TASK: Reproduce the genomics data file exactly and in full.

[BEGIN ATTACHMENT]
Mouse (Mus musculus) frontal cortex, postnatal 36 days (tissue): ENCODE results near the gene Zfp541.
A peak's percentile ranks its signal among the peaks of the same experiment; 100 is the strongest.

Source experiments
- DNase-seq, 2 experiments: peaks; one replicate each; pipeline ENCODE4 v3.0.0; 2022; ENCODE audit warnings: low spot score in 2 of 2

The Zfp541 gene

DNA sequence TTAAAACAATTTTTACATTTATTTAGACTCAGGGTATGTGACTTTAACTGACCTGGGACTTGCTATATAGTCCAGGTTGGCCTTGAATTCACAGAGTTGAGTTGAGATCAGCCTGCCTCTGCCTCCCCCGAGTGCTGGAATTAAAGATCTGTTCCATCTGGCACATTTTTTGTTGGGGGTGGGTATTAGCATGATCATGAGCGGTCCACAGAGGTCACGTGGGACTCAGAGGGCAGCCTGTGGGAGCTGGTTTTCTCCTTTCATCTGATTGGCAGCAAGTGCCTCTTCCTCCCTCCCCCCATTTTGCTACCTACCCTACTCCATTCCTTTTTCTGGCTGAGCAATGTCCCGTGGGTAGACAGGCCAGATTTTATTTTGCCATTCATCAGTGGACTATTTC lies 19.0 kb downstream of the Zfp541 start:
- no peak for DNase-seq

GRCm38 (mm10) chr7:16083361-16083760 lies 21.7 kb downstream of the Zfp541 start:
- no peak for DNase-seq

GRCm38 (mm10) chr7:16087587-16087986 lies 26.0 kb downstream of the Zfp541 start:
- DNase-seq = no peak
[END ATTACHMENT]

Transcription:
Mouse (Mus musculus) frontal cortex, postnatal 36 days (tissue): ENCODE results near the gene Zfp541.
A peak's percentile ranks its signal among the peaks of the same experiment; 100 is the strongest.

Source experiments
- DNase-seq, 2 experiments: peaks; one replicate each; pipeline ENCODE4 v3.0.0; 2022; ENCODE audit warnings: low spot score in 2 of 2

The Zfp541 gene

DNA sequence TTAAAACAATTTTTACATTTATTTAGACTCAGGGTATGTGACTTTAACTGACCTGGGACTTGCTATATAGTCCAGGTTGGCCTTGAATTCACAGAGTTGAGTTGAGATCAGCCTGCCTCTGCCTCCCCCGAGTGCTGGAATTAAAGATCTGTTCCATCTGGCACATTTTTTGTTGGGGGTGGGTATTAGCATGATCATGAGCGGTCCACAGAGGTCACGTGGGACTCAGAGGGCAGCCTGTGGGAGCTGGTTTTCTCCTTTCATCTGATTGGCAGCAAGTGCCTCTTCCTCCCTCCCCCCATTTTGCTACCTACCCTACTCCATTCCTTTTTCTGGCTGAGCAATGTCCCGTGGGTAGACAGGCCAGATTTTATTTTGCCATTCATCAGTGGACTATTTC lies 19.0 kb downstream of the Zfp541 start:
- no peak for DNase-seq

GRCm38 (mm10) chr7:16083361-16083760 lies 21.7 kb downstream of the Zfp541 start:
- no peak for DNase-seq

GRCm38 (mm10) chr7:16087587-16087986 lies 26.0 kb downstream of the Zfp541 start:
- DNase-seq = no peak